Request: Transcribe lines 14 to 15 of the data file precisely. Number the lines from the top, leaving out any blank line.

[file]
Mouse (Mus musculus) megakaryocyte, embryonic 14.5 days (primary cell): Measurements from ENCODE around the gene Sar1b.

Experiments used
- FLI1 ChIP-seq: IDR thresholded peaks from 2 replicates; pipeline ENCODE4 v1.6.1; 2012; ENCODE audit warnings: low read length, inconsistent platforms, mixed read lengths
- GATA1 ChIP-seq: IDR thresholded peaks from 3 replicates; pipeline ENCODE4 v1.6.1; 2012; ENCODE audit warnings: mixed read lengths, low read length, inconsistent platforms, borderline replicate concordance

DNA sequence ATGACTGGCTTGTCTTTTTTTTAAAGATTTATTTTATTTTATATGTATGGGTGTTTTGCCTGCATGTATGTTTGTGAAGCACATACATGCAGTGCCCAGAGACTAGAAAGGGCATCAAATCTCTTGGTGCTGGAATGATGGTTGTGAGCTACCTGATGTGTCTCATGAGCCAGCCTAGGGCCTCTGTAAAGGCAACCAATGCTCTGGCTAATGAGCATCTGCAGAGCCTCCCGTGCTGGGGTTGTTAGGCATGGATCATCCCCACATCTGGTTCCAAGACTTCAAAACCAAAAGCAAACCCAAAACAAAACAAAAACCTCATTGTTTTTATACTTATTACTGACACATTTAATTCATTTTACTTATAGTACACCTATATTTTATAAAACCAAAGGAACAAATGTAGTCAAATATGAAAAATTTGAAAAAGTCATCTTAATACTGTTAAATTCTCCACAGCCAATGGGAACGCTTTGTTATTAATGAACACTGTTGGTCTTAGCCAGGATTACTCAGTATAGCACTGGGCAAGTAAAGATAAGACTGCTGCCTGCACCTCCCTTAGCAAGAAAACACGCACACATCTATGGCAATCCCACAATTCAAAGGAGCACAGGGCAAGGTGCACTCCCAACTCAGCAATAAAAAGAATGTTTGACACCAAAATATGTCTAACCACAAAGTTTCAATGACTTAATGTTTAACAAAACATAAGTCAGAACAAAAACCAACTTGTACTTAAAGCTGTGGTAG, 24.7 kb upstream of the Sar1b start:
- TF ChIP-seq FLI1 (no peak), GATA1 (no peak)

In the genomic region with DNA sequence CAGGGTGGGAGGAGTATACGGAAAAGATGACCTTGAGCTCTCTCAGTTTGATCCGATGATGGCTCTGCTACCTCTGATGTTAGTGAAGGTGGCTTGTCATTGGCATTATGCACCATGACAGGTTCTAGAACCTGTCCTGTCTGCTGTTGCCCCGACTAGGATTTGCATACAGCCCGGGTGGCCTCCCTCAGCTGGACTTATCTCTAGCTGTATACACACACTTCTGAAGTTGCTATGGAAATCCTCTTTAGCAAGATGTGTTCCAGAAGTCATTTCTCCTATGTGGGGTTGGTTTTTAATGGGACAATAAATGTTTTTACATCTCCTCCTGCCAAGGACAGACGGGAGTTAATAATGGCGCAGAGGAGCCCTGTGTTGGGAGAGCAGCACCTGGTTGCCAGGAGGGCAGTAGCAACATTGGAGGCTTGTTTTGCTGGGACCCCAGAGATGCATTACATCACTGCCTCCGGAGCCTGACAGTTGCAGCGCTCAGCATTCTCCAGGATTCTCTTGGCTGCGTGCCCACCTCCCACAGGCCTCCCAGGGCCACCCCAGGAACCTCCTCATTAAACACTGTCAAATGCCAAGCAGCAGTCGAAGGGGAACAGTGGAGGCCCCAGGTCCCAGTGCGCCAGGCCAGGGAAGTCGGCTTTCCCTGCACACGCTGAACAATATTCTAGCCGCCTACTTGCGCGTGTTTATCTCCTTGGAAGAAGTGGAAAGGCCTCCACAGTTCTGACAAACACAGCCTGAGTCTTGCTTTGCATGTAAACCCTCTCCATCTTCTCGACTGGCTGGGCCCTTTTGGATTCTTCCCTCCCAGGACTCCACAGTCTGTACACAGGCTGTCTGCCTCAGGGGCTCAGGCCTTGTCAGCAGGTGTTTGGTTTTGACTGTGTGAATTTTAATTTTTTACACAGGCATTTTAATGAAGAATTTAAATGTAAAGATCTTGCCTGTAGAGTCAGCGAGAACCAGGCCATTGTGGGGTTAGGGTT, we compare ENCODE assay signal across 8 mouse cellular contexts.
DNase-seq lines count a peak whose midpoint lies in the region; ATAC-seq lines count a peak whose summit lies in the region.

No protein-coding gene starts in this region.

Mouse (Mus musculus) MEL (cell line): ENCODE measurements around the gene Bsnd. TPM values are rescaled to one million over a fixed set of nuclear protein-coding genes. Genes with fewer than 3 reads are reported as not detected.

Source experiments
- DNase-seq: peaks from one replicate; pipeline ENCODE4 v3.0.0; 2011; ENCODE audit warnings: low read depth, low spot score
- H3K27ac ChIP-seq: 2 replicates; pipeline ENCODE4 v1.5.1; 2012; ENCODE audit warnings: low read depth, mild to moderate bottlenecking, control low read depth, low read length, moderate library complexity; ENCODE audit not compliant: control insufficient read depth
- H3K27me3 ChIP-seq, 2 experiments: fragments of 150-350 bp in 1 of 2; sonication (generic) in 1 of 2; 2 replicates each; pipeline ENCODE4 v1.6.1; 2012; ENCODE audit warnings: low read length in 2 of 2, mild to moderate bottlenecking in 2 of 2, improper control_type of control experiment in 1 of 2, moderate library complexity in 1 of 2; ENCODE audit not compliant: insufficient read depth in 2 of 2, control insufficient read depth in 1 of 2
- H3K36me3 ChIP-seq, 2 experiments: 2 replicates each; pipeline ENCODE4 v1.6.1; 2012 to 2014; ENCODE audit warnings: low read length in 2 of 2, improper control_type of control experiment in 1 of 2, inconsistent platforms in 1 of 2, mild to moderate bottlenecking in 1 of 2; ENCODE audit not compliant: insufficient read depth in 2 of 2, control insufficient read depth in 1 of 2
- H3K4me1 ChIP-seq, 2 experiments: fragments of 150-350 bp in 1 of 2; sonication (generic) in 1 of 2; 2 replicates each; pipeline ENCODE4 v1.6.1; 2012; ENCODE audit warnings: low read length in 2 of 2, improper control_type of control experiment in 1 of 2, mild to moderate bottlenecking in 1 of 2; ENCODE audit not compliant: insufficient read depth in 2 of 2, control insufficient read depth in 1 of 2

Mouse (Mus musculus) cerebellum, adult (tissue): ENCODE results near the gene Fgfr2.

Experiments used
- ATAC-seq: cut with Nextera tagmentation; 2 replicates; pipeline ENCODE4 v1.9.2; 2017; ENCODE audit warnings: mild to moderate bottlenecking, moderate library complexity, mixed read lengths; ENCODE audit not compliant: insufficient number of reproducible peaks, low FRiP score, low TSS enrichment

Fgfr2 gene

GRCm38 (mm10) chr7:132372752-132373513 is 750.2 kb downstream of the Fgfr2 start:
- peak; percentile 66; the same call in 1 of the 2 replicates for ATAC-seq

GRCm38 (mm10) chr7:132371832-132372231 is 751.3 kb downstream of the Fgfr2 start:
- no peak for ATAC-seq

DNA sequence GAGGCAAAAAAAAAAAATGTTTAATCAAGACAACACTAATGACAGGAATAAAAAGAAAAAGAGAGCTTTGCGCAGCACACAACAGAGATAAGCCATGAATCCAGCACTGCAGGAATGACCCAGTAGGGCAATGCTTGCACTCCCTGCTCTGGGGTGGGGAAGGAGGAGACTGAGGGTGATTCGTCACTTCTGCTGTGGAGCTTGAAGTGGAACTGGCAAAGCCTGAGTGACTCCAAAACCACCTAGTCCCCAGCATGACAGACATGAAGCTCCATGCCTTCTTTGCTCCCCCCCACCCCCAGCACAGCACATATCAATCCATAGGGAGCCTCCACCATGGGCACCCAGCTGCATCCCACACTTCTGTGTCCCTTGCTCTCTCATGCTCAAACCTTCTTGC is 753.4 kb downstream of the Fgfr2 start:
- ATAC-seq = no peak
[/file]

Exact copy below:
- H3K27me3 ChIP-seq, 2 experiments: fragments of 150-350 bp in 1 of 2; sonication (generic) in 1 of 2; 2 replicates each; pipeline ENCODE4 v1.6.1; 2012; ENCODE audit warnings: low read length in 2 of 2, mild to moderate bottlenecking in 2 of 2, improper control_type of control experiment in 1 of 2, moderate library complexity in 1 of 2; ENCODE audit not compliant: insufficient read depth in 2 of 2, control insufficient read depth in 1 of 2
- H3K36me3 ChIP-seq, 2 experiments: 2 replicates each; pipeline ENCODE4 v1.6.1; 2012 to 2014; ENCODE audit warnings: low read length in 2 of 2, improper control_type of control experiment in 1 of 2, inconsistent platforms in 1 of 2, mild to moderate bottlenecking in 1 of 2; ENCODE audit not compliant: insufficient read depth in 2 of 2, control insufficient read depth in 1 of 2